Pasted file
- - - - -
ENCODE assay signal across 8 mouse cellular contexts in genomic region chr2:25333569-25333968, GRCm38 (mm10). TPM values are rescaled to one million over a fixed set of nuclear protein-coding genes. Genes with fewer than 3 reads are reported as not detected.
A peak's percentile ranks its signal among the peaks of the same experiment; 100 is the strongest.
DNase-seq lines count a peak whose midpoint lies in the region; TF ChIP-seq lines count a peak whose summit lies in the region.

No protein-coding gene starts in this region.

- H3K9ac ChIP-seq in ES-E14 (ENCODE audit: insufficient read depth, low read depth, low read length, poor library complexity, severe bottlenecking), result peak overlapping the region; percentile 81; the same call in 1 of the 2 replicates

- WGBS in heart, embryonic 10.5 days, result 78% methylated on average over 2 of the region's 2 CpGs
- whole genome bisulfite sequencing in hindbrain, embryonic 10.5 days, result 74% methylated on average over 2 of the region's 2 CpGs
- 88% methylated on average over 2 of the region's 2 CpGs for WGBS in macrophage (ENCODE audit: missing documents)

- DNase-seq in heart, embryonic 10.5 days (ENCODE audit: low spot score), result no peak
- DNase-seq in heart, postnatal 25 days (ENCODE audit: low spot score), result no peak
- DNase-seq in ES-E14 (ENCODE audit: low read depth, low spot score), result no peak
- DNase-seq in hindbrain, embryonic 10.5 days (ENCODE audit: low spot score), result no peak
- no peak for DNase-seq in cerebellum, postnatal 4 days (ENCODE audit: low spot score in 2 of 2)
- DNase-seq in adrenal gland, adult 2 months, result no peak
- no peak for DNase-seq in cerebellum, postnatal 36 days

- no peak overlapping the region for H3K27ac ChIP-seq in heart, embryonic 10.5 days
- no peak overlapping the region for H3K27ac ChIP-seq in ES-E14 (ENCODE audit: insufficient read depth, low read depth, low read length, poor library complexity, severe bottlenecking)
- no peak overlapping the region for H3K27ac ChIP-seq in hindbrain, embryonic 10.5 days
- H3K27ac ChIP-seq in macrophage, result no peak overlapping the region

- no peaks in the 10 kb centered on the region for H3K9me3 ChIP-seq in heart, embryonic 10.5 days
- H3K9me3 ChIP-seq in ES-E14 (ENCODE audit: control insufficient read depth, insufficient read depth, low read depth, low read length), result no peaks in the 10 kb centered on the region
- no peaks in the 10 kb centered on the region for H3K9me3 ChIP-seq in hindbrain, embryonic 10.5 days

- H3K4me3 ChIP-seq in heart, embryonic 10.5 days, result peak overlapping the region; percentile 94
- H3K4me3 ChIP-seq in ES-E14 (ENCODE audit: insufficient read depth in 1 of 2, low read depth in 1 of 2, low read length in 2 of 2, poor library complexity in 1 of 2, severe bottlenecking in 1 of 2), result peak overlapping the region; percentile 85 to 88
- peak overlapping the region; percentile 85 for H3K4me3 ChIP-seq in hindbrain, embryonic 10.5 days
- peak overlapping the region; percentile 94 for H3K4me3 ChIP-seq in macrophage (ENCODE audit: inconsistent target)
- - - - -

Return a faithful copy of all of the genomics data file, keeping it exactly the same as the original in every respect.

ENCODE assay signal across 8 mouse cellular contexts in genomic region chr2:25333569-25333968, GRCm38 (mm10). TPM values are rescaled to one million over a fixed set of nuclear protein-coding genes. Genes with fewer than 3 reads are reported as not detected.
A peak's percentile ranks its signal among the peaks of the same experiment; 100 is the strongest.
DNase-seq lines count a peak whose midpoint lies in the region; TF ChIP-seq lines count a peak whose summit lies in the region.

No protein-coding gene starts in this region.

- H3K9ac ChIP-seq in ES-E14 (ENCODE audit: insufficient read depth, low read depth, low read length, poor library complexity, severe bottlenecking), result peak overlapping the region; percentile 81; the same call in 1 of the 2 replicates

- WGBS in heart, embryonic 10.5 days, result 78% methylated on average over 2 of the region's 2 CpGs
- whole genome bisulfite sequencing in hindbrain, embryonic 10.5 days, result 74% methylated on average over 2 of the region's 2 CpGs
- 88% methylated on average over 2 of the region's 2 CpGs for WGBS in macrophage (ENCODE audit: missing documents)

- DNase-seq in heart, embryonic 10.5 days (ENCODE audit: low spot score), result no peak
- DNase-seq in heart, postnatal 25 days (ENCODE audit: low spot score), result no peak
- DNase-seq in ES-E14 (ENCODE audit: low read depth, low spot score), result no peak
- DNase-seq in hindbrain, embryonic 10.5 days (ENCODE audit: low spot score), result no peak
- no peak for DNase-seq in cerebellum, postnatal 4 days (ENCODE audit: low spot score in 2 of 2)
- DNase-seq in adrenal gland, adult 2 months, result no peak
- no peak for DNase-seq in cerebellum, postnatal 36 days

- no peak overlapping the region for H3K27ac ChIP-seq in heart, embryonic 10.5 days
- no peak overlapping the region for H3K27ac ChIP-seq in ES-E14 (ENCODE audit: insufficient read depth, low read depth, low read length, poor library complexity, severe bottlenecking)
- no peak overlapping the region for H3K27ac ChIP-seq in hindbrain, embryonic 10.5 days
- H3K27ac ChIP-seq in macrophage, result no peak overlapping the region

- no peaks in the 10 kb centered on the region for H3K9me3 ChIP-seq in heart, embryonic 10.5 days
- H3K9me3 ChIP-seq in ES-E14 (ENCODE audit: control insufficient read depth, insufficient read depth, low read depth, low read length), result no peaks in the 10 kb centered on the region
- no peaks in the 10 kb centered on the region for H3K9me3 ChIP-seq in hindbrain, embryonic 10.5 days

- H3K4me3 ChIP-seq in heart, embryonic 10.5 days, result peak overlapping the region; percentile 94
- H3K4me3 ChIP-seq in ES-E14 (ENCODE audit: insufficient read depth in 1 of 2, low read depth in 1 of 2, low read length in 2 of 2, poor library complexity in 1 of 2, severe bottlenecking in 1 of 2), result peak overlapping the region; percentile 85 to 88
- peak overlapping the region; percentile 85 for H3K4me3 ChIP-seq in hindbrain, embryonic 10.5 days
- peak overlapping the region; percentile 94 for H3K4me3 ChIP-seq in macrophage (ENCODE audit: inconsistent target)